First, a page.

Hella Kohlhof, PhD: Nurr1 is a neuroprotective transcription factor and an emerging target in neurodegenerative diseases such as multiple sclerosis or Parkinson’s disease. So far, Nurr1 has been described as an undruggable target, because there has been a lack of potent and selective Nurr1 agonists for sufficient target validation. From what we have now seen in our preclinical models, vidofludimus calcium is among the most potent Nurr1 agonists in literature and, to our knowledge, the only Nurr1 activator in active clinical development. Activation of Nurr1 could be responsible for vidofludimus calcium’s postulated neuroprotective effects and may contribute to the previously reported reduction of confirmed disability worsening events in MS patients.
Hella Kohlhof, PhD: Nurr1 is well described for its neuroprotective role in Parkinson’s disease and more and more research is done in multiple sclerosis as well. Nurr1 activation mediates neuronal survival and reduces oxidative stress. In addition, Nurr1 activation increases the dopaminergic neurotransmission. With induction of the brain derived neurotropic factor (BDNF) as a direct target gene of Nurr1 activation, the myelination of neurons is positively impacted. Thereby, BDNF drives the proliferation and differentiation of oligodendrocytes, the cells which are responsible for myelination of neurons. In the motor cortex region of the brain of MS patients, a higher expression of Nurr1 relates to neuronal survival and increased neuronal density, which is expected to correlate to a better functionality of this brain region, impacting planning, control, and execution of voluntary movements. What is not known so far is the impact of Nurr1’s differential cellular expression in astrocytes, microglia, oligodendrocytes and neurons and its localization within the cell (cytosolic vs nucleolar), which may provide further insights into the neuroprotective role via targeting inflammation and neurodegeneration.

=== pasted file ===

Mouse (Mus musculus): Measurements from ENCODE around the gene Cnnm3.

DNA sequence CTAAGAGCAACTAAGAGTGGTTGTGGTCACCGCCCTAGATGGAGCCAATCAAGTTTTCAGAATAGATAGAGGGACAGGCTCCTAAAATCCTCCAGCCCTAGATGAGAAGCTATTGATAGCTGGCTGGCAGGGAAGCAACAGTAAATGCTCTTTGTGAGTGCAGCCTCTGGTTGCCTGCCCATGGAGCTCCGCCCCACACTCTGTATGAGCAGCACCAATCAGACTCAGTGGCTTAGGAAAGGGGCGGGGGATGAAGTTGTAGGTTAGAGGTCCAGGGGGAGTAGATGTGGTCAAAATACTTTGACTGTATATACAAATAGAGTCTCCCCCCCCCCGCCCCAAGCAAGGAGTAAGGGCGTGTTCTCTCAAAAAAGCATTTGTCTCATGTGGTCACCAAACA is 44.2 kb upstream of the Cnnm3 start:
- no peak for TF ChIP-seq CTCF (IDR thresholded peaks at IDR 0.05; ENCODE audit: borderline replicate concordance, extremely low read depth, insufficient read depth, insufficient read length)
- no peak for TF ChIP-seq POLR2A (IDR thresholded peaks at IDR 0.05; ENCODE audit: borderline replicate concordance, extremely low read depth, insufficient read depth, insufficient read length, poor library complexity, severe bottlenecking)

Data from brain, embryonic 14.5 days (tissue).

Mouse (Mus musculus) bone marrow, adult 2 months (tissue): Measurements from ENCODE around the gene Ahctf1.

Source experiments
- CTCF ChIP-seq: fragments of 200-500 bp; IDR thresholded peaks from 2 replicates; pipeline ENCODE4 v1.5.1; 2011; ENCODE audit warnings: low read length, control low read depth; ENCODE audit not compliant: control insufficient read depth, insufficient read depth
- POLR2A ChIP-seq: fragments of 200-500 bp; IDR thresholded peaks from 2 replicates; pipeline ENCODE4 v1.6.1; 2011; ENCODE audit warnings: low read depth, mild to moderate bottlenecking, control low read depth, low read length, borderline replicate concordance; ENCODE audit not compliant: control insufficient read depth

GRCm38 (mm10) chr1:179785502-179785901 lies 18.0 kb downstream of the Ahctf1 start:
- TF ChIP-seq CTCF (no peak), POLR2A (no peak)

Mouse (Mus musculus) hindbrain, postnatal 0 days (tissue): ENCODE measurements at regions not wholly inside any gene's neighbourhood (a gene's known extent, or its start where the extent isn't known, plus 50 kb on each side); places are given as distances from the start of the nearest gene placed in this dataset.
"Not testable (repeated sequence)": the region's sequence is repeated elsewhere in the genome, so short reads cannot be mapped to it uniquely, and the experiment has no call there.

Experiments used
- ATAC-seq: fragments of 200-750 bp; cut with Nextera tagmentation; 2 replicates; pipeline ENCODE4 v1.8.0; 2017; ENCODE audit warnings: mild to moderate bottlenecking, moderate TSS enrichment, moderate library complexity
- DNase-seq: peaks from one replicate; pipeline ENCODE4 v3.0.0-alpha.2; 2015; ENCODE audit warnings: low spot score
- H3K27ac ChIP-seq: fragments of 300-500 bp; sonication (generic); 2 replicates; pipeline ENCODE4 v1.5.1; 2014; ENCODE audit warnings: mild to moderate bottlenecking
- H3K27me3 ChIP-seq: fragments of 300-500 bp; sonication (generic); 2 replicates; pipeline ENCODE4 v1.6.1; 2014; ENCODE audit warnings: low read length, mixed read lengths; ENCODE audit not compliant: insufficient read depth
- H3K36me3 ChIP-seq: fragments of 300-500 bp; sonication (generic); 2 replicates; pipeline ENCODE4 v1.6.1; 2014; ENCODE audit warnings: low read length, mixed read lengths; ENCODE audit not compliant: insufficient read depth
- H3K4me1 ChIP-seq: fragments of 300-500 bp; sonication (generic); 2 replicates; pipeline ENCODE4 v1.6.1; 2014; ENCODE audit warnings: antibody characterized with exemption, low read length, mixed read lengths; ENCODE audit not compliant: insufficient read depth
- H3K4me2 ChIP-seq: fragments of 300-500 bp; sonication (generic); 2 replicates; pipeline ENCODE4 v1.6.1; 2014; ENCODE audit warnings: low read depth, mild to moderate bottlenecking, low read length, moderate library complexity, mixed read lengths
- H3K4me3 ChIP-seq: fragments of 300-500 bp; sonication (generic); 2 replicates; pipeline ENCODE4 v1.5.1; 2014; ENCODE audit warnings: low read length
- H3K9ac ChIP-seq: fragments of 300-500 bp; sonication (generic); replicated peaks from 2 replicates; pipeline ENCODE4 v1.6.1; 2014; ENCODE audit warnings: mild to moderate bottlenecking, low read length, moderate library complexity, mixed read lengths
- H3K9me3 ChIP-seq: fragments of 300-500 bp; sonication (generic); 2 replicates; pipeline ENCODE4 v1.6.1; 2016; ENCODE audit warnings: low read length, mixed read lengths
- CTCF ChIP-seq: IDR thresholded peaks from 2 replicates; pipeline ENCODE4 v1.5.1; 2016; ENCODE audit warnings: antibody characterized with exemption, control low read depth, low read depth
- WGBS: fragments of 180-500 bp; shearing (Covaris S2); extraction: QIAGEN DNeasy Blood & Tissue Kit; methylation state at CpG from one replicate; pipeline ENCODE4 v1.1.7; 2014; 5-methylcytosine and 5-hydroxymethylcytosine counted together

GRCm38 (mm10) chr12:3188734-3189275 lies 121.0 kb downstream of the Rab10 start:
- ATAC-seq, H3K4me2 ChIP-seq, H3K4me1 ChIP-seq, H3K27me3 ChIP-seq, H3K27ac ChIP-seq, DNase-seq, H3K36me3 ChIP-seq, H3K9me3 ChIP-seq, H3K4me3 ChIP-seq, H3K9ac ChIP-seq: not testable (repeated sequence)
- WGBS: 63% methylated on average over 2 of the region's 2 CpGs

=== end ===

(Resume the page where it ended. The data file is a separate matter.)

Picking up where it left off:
Andreas Muehler, MD: Depending on the results of our ongoing clinical trials, we believe that vidofludimus calcium has the potential to demonstrate medically important advantages versus other treatments, due to its favorable safety and tolerability profile as well as its combined anti-inflammatory, anti-viral and neuroprotective properties observed-to-date. Vidofludimus calcium could provide MS patients with a distinctive therapy that is uniquely matched to the biological drivers of MS. In preclinical work and clinical trials, to date, it has shown data indicating:
Andreas Muehler, MD: What questions do we still have about IMU-838 that will be answered in the coming years?
In our phase 3 ENSURE program in relapsing MS, vidofludimus calcium should meet the relapse-related primary endpoint and we hope to also see an improvement in confirmed disability worsening in the pooled data of the two Phase 3 trials. In addition, we hope to show an initial signal in effectiveness regarding brain atrophy and biomarkers in one of the subpopulations of progressive MS in our phase 2 CALLIPER trial, thereby expanding vidofludimus calcium’s potential applicability.